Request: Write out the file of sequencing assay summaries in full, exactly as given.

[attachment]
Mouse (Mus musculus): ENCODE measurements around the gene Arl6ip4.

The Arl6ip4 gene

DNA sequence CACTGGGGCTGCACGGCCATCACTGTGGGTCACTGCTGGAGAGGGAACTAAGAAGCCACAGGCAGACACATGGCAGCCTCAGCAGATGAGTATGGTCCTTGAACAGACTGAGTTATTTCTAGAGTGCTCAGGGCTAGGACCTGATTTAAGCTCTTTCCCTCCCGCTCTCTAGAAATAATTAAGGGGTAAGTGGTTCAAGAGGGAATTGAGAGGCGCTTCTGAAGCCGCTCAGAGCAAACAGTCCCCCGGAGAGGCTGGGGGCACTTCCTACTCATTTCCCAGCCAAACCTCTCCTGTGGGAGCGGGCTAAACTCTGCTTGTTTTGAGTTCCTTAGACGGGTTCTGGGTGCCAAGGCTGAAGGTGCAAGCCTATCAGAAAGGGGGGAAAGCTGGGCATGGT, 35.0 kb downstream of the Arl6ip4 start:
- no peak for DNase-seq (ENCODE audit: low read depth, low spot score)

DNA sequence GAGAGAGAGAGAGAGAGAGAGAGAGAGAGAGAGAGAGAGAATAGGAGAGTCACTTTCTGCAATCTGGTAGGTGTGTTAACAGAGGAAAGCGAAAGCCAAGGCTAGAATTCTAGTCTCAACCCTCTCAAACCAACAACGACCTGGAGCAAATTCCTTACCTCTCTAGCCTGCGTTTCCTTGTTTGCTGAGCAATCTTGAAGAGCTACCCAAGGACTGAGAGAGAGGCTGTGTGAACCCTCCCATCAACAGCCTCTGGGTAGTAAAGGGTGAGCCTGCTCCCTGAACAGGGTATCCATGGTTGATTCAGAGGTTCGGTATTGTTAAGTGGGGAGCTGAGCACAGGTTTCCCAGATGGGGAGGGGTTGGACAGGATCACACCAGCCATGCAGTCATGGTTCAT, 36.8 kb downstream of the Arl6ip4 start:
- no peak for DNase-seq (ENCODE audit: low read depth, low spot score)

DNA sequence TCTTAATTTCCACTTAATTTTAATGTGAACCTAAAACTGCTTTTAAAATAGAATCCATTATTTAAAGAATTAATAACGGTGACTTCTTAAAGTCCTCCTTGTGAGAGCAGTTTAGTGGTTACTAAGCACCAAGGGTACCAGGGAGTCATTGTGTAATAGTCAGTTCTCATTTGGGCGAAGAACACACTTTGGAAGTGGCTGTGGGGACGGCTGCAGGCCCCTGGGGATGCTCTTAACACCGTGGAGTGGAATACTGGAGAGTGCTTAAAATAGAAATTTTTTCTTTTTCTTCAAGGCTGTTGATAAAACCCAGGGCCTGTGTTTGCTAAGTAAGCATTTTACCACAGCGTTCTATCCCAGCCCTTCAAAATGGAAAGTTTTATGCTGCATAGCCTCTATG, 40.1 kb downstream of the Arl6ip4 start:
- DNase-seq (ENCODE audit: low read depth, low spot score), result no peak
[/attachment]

Mouse (Mus musculus): ENCODE measurements around the gene Arl6ip4.

The Arl6ip4 gene

DNA sequence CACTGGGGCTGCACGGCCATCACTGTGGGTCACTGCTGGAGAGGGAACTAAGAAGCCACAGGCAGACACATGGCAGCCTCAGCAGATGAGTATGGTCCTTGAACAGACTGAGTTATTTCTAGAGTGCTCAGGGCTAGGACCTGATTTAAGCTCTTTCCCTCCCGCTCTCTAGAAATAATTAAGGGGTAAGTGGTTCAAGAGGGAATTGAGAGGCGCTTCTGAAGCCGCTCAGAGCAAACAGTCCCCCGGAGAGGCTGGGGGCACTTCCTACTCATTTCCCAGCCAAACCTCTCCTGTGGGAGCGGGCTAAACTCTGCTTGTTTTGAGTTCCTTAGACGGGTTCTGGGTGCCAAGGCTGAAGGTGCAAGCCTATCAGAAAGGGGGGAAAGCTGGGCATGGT, 35.0 kb downstream of the Arl6ip4 start:
- no peak for DNase-seq (ENCODE audit: low read depth, low spot score)

DNA sequence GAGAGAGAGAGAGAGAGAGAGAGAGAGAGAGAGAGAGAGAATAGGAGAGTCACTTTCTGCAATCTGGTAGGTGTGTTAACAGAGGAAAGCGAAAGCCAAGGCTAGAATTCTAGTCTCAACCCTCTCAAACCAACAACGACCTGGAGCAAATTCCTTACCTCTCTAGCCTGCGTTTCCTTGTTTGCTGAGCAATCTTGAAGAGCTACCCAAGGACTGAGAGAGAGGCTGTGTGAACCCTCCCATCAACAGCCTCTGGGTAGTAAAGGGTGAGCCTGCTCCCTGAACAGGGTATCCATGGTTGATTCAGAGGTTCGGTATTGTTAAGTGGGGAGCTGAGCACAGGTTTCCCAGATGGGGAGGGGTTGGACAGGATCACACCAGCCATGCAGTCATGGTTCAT, 36.8 kb downstream of the Arl6ip4 start:
- no peak for DNase-seq (ENCODE audit: low read depth, low spot score)

DNA sequence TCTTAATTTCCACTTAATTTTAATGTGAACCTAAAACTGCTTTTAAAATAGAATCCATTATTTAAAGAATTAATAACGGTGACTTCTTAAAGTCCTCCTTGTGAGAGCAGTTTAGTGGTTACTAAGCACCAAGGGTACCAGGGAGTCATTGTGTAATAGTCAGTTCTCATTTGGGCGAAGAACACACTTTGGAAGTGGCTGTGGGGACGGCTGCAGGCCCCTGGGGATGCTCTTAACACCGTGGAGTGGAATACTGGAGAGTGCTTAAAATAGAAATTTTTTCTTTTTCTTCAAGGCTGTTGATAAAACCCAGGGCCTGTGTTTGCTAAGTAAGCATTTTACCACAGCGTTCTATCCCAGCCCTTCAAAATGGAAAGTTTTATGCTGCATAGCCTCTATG, 40.1 kb downstream of the Arl6ip4 start:
- DNase-seq (ENCODE audit: low read depth, low spot score), result no peak